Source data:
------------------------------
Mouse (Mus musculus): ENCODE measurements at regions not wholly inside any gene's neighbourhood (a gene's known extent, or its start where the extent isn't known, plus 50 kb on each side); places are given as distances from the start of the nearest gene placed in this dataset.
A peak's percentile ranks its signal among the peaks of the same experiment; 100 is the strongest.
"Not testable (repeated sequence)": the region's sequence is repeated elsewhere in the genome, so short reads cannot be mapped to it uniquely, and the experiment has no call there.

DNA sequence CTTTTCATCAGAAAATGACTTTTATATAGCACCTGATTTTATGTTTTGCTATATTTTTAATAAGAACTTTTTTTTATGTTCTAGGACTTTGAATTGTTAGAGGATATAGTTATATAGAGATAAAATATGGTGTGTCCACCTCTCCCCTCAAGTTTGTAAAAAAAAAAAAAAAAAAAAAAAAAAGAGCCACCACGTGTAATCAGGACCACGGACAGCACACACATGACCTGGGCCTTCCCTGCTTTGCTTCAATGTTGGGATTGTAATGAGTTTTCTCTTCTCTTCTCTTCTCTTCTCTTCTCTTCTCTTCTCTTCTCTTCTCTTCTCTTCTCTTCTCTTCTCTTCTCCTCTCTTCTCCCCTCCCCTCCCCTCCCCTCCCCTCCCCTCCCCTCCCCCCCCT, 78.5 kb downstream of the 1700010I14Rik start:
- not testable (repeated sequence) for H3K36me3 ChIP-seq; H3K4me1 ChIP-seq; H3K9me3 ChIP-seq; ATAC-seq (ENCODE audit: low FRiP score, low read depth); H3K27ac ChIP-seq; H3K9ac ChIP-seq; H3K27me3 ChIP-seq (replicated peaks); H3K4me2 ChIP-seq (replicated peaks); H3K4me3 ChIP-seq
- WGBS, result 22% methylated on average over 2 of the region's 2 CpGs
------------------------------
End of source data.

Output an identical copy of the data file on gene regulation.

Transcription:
Mouse (Mus musculus): ENCODE measurements at regions not wholly inside any gene's neighbourhood (a gene's known extent, or its start where the extent isn't known, plus 50 kb on each side); places are given as distances from the start of the nearest gene placed in this dataset.
A peak's percentile ranks its signal among the peaks of the same experiment; 100 is the strongest.
"Not testable (repeated sequence)": the region's sequence is repeated elsewhere in the genome, so short reads cannot be mapped to it uniquely, and the experiment has no call there.

DNA sequence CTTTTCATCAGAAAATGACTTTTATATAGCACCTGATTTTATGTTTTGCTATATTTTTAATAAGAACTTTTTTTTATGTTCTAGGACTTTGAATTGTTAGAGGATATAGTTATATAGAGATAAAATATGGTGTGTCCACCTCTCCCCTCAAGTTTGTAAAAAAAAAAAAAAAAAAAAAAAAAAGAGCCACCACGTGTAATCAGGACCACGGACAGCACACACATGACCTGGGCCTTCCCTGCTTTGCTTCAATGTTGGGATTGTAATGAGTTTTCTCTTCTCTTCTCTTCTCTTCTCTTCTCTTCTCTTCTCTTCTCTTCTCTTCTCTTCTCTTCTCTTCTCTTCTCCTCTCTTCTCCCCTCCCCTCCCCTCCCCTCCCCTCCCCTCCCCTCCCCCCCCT, 78.5 kb downstream of the 1700010I14Rik start:
- not testable (repeated sequence) for H3K36me3 ChIP-seq; H3K4me1 ChIP-seq; H3K9me3 ChIP-seq; ATAC-seq (ENCODE audit: low FRiP score, low read depth); H3K27ac ChIP-seq; H3K9ac ChIP-seq; H3K27me3 ChIP-seq (replicated peaks); H3K4me2 ChIP-seq (replicated peaks); H3K4me3 ChIP-seq
- WGBS, result 22% methylated on average over 2 of the region's 2 CpGs